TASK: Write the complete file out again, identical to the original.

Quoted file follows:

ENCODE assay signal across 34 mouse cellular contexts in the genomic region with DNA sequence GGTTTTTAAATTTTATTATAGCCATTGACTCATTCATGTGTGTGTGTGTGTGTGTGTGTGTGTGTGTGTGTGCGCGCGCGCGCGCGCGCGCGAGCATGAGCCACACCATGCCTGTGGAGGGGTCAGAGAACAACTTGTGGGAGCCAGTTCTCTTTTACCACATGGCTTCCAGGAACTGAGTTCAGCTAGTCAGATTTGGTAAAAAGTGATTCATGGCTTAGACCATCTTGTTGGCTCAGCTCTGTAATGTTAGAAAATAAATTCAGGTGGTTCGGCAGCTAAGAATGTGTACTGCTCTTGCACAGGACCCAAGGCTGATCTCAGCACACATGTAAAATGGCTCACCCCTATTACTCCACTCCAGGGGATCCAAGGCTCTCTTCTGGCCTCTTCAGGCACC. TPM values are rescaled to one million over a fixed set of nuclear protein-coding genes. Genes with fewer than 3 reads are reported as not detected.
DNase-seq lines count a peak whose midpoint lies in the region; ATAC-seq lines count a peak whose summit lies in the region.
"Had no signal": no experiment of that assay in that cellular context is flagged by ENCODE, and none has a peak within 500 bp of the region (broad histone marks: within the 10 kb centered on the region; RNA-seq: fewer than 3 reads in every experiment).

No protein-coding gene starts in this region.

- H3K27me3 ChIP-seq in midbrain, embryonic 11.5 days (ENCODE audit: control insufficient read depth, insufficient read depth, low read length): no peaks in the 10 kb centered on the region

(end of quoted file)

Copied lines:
ENCODE assay signal across 34 mouse cellular contexts in the genomic region with DNA sequence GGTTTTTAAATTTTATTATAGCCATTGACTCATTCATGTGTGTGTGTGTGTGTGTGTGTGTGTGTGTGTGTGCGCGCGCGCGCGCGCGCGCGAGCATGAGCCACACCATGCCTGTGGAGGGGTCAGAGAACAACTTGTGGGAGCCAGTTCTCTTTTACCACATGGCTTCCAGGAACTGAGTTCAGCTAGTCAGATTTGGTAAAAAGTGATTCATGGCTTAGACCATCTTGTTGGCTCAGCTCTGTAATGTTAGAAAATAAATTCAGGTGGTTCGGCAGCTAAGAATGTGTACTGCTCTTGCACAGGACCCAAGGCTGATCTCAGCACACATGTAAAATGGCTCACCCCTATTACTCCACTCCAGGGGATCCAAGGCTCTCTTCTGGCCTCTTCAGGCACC. TPM values are rescaled to one million over a fixed set of nuclear protein-coding genes. Genes with fewer than 3 reads are reported as not detected.
DNase-seq lines count a peak whose midpoint lies in the region; ATAC-seq lines count a peak whose summit lies in the region.
"Had no signal": no experiment of that assay in that cellular context is flagged by ENCODE, and none has a peak within 500 bp of the region (broad histone marks: within the 10 kb centered on the region; RNA-seq: fewer than 3 reads in every experiment).

No protein-coding gene starts in this region.

- H3K27me3 ChIP-seq in midbrain, embryonic 11.5 days (ENCODE audit: control insufficient read depth, insufficient read depth, low read length): no peaks in the 10 kb centered on the region